Top 10 Traffic Offences
General practice lawyers who deal with multiple areas of criminal law often aren’t fully familiar with the intricate legal arguments that can be used to defend your case if you have been accused of any of the motoring offences below;
We have very kindly been advised by one of the leading road traffic offence solicitors in the UK, Patterson Law have been very helpful in providing this information for us and will gladly answer a question about your motoring offence totally free of charge…… here’s what they told us;
Failure to provide driver details
If you are caught committing a road traffic offence, you will be sent a section 172 information request.
You will be given six penalty points on your licence if you do not return the completed request.
The available defences you can use are S172(4) and Section172(7)(b) Road Traffic Act 1988.
A defence is valid if you demonstrate that you have used reasonable diligence to track down who was driving the vehicle at the time of the alleged motoring offence, or that you have never received the section 172 request form to provide the necessary information.
No Valid Insurance
Without valid car insurance, you are considered guilty no matter what your circumstances.
When found guilty, or if you plead guilty to driving without insurance then you will get 6 – 8 penalty points.
Drivers are often unaware that their insurance provider has cancelled their motor insurance and not informed them.
You can use a special reasons argument if you can show that you honestly believed that you had proper car insurance in place.
As well as 3 – 6 points, the penalty for speed related driving offences can include a discretionary ban, a fine and costs.
Without expert testimony in your defence it is becoming increasingly difficult to contest speeding allegations. However, as it is one of the most common road traffic offences in the Uk and it’s never been easier to be caught by a camera or mobile camera van, it’s important to know where you stand when accused of speeding offences.
With so many regulations required to make a speed accusation enforceable, it is well worth checking that any devices or equipment used was legally calibrated and being used in accordance with procedure. (Quite often they are not).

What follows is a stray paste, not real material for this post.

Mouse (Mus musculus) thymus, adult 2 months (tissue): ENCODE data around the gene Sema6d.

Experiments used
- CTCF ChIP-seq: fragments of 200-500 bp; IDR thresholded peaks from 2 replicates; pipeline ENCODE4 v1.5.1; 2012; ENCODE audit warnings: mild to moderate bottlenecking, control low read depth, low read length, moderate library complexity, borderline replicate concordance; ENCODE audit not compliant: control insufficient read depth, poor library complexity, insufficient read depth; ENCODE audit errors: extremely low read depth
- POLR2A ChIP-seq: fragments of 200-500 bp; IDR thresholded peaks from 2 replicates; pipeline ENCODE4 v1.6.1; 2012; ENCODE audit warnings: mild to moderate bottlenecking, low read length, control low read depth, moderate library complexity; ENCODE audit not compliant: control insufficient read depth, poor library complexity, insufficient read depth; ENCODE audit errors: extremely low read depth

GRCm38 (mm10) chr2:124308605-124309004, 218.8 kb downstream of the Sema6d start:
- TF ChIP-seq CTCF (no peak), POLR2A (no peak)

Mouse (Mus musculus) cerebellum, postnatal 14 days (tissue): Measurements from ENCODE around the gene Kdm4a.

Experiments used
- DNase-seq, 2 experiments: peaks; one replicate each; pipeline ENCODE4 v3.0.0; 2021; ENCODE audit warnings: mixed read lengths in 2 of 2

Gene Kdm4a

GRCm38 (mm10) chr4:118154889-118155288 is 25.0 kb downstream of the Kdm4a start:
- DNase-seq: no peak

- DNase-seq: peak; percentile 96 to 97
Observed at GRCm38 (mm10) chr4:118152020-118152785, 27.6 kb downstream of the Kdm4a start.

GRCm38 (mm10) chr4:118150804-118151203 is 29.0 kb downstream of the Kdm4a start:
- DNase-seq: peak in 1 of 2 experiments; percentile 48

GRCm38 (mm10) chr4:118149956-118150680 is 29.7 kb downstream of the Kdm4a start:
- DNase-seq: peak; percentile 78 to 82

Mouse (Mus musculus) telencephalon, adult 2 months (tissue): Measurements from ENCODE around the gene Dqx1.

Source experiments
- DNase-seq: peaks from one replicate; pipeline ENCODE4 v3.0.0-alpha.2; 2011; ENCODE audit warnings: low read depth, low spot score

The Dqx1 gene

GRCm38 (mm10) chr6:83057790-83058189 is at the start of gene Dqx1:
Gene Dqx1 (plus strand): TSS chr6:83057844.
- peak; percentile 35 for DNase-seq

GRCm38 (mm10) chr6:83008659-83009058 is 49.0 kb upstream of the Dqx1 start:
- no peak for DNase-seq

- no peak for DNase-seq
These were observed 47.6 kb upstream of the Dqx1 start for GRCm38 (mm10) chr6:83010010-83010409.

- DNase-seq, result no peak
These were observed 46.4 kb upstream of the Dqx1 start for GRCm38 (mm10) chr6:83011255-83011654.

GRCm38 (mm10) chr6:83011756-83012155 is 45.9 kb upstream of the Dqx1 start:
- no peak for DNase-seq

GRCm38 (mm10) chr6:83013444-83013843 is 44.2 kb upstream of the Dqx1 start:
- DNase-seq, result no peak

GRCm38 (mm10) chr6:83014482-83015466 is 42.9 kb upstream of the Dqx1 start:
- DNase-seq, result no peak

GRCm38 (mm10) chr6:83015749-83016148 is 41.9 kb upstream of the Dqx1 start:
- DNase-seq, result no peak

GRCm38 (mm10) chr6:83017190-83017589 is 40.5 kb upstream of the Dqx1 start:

Drinking and Driving
The maximum breath reading for drink driving in the UK is 35mg. The minimum driving licence disqualification for drinking and driving is one year.
The three legal defences for drink drive are that you were not the driver of the vehicle, you were not driving in a public place, or that you didn’t drink alcohol until after you had finished driving.
In some instances, if you only drove for a very short distance, or it was a genuine life threatening emergency, or if you can demonstrate that you unwittingly consumed alcohol then you may also avoid a drinking and driving disqualification.
Drunk in charge of a vehicle
Not only do the prosecution need to prove to the court that you were the person in charge of the vehicle, but they also need to prove to the court that you were over the drink drive limit.
A frequently used defence for drunk in charge of a vehicle is to show to the court that you didn’t intend to drive and were not planning to do so until you were below the drink drive limit again.
You face either ten points and even a possible discretionary driving ban if you are found guilty of being drunk in charge of a vehicle.
Mobile Phone Driving Offences
You have to be holding and using a phone whilst driving to be guilty.
Different Magistrates take different viewpoints on this offence.
You are still driving even when stationary at road works or in a temporary hold up.
Without Due Care Road Traffic Offences
A conviction for driving without due care and attention requires the prosecution to prove that the standard of your driving fell below the standard expected from a careful & competent motorist.
Driving offences covered include undertaking on motorways and low speed knocks.
For this offence, the police can offer you a Driving Improvement Course instead of going to court.
Fail to Report
You are required by law in accordance with Section 170 of the RTA 1988 to stop and exchange details following an accident if there was damage to a vehicle, person or property.
You must report the accident to a police officer within 24 hours if you were unable to exchange details at the time of the accident.
If found guilty you will receive five – ten points on your driving licence or a discretionary driving licence ban.
To defend this successfully, you need to convince the Court that it would be reasonable for you not to know that you had caused damage and been in an accident.
The court can impose community service or even a custodial service depending on the circumstances of your driving offences.
Dangerous Driving Road Traffic Offences
To successfully convict you for dangerous driving will require the prosecution to demonstrate that the quality of your driving fell well below the required standard. In addition, they will have to demonstrate that it would be clearly obvious to any competent and careful driver that your driving was in fact dangerous.
The penalty for dangerous driving is a minimum 1 year ban, a complete driving licence re-test before you can get your licence back and custody.
There is often confusion surrounding this offence.
If you are stopped while driving not in accordance with the conditional limitations relevant to your current driving licence, for example not having passed a driving test or not having L plates, then it is an endorsable driving offence.
A non-endorsable offence would be if the DVLA asked you to return your current licence and they suspend your driving entitlement.
Many people believe that ‘no licence’ means that your motor insurance policy is null and void, but that is incorrect.
Courts and authorities quite often make errors with this driving offence, so make sure you have an motoring law expert on your side.